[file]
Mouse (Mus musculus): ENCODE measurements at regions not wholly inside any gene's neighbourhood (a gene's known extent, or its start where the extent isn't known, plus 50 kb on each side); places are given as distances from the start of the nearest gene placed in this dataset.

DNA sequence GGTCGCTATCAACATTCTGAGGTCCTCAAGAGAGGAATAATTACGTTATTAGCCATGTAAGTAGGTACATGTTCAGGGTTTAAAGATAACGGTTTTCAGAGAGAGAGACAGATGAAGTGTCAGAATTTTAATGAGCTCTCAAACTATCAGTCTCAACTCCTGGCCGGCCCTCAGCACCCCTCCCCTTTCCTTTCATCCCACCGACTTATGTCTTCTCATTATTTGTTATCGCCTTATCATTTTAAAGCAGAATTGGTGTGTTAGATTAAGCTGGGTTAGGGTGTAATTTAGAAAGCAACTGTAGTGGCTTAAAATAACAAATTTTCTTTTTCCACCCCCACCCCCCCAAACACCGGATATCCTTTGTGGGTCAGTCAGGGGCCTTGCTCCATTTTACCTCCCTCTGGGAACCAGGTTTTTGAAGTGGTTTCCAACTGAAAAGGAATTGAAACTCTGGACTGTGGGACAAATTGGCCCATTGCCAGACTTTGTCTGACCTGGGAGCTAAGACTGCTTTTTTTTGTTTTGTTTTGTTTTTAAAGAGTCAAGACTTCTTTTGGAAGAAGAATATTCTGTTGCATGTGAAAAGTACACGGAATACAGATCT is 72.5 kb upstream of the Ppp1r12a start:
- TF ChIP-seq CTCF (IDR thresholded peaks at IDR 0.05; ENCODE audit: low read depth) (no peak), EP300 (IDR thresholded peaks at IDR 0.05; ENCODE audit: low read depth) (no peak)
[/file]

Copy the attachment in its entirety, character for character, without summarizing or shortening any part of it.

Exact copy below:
Mouse (Mus musculus): ENCODE measurements at regions not wholly inside any gene's neighbourhood (a gene's known extent, or its start where the extent isn't known, plus 50 kb on each side); places are given as distances from the start of the nearest gene placed in this dataset.

DNA sequence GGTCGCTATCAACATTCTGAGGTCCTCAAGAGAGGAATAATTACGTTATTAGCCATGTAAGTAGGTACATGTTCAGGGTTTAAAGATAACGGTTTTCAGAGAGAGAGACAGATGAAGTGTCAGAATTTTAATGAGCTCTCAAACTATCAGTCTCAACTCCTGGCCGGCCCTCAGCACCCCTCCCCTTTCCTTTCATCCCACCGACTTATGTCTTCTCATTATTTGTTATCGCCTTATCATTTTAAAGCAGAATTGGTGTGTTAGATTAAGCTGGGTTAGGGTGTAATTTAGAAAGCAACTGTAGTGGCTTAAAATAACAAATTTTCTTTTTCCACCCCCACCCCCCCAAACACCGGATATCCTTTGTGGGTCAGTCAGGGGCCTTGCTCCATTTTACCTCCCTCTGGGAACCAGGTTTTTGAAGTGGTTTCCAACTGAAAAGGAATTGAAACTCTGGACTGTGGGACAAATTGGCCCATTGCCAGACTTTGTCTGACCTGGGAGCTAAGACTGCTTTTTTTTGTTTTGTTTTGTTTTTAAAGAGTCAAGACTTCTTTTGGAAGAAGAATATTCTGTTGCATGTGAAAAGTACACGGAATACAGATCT is 72.5 kb upstream of the Ppp1r12a start:
- TF ChIP-seq CTCF (IDR thresholded peaks at IDR 0.05; ENCODE audit: low read depth) (no peak), EP300 (IDR thresholded peaks at IDR 0.05; ENCODE audit: low read depth) (no peak)